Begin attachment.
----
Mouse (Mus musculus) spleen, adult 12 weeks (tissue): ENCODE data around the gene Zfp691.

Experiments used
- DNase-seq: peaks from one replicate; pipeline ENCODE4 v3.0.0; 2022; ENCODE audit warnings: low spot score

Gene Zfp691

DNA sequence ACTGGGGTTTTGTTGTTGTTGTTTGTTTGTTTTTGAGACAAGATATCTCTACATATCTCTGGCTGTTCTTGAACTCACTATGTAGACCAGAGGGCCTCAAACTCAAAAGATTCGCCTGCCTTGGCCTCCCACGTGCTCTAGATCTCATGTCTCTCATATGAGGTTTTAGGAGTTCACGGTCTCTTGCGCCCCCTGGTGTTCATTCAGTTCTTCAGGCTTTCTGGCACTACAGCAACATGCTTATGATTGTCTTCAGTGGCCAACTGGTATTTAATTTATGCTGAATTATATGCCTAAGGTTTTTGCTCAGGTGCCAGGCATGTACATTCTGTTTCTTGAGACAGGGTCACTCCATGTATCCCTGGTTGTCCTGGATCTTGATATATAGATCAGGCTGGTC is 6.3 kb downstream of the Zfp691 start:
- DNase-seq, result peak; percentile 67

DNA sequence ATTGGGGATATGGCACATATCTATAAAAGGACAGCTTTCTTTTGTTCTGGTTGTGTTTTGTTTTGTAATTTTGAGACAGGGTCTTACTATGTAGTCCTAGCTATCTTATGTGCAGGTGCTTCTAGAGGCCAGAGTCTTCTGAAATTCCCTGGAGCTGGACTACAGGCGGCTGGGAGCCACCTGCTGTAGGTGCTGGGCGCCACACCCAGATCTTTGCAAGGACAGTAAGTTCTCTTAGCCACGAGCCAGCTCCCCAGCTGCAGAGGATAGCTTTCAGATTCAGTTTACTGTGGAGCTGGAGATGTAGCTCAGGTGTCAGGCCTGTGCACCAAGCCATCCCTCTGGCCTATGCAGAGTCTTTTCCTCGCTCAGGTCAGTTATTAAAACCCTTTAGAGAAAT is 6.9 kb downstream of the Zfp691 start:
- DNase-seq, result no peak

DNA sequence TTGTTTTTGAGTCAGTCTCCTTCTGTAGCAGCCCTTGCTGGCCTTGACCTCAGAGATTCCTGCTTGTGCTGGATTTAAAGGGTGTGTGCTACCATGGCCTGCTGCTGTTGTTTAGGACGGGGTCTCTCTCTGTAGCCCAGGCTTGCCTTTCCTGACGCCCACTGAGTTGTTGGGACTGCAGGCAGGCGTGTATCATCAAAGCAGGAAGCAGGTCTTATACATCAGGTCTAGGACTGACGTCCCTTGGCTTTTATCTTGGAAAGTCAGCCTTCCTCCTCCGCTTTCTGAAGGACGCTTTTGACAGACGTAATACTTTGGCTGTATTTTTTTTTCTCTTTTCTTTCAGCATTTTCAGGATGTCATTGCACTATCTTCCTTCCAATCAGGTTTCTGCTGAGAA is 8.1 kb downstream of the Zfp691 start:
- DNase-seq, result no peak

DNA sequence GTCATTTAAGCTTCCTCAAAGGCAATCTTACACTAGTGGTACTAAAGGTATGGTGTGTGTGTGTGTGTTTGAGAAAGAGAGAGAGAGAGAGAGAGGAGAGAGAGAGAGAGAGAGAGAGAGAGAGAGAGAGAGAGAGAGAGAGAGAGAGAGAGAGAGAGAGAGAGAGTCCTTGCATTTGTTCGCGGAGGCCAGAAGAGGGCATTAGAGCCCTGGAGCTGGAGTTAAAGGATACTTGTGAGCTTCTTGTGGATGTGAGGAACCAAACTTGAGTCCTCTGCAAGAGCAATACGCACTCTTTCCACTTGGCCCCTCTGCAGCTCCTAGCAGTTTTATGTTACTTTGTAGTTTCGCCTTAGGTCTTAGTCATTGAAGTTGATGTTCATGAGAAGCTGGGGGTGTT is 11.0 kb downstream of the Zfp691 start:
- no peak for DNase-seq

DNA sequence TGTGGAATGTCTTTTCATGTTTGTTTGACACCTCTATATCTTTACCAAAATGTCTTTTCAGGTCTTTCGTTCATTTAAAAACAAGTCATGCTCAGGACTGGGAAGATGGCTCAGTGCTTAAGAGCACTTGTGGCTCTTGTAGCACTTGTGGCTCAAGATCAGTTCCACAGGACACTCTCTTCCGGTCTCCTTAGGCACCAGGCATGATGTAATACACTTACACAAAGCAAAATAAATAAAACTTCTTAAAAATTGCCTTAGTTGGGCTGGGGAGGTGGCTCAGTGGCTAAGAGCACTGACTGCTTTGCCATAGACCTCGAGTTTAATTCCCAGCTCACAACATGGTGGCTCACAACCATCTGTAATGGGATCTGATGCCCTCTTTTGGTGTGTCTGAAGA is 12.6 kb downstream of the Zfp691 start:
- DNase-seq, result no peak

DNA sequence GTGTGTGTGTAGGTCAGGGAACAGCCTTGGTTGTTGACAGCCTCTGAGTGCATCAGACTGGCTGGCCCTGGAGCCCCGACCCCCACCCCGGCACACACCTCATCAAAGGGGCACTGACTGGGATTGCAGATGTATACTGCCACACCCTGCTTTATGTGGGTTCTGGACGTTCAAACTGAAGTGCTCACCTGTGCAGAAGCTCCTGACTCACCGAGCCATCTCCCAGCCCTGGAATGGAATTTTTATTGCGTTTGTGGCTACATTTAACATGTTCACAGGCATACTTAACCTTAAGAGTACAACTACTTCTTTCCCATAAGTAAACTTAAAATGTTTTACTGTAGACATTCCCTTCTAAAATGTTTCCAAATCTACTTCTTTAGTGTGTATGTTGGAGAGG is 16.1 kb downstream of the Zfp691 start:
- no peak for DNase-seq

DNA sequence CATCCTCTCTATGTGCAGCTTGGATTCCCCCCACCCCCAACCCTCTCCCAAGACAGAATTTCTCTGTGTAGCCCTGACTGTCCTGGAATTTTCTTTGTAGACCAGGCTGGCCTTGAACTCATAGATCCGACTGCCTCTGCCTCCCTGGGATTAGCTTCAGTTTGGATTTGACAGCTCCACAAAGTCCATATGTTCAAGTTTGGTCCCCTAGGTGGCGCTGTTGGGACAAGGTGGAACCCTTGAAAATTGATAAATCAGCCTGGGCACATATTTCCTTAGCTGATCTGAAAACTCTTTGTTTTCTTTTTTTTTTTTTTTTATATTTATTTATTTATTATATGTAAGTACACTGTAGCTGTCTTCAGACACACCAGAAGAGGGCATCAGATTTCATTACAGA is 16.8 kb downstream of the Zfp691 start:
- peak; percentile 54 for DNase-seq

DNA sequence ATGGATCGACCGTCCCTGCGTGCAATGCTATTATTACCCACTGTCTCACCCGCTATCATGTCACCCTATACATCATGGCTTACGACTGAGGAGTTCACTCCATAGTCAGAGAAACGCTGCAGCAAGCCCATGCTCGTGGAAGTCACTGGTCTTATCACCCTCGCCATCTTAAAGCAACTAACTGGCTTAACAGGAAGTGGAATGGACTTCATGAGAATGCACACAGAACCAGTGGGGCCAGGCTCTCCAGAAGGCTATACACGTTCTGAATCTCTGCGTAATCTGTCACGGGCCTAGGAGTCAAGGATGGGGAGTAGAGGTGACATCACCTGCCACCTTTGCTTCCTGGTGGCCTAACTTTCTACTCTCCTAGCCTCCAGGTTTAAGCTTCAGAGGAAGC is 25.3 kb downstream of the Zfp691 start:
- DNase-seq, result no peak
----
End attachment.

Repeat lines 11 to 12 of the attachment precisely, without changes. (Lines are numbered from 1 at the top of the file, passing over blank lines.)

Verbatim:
DNA sequence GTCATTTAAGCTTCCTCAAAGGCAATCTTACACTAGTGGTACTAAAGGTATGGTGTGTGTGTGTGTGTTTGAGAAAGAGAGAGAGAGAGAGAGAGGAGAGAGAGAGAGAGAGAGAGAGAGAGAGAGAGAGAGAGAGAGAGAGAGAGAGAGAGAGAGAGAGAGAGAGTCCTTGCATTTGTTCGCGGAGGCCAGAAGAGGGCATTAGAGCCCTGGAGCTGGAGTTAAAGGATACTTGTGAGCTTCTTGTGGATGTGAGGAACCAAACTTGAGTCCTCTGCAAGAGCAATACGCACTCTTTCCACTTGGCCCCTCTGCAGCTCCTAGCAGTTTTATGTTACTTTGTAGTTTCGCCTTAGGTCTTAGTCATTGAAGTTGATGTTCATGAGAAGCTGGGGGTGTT is 11.0 kb downstream of the Zfp691 start:
- no peak for DNase-seq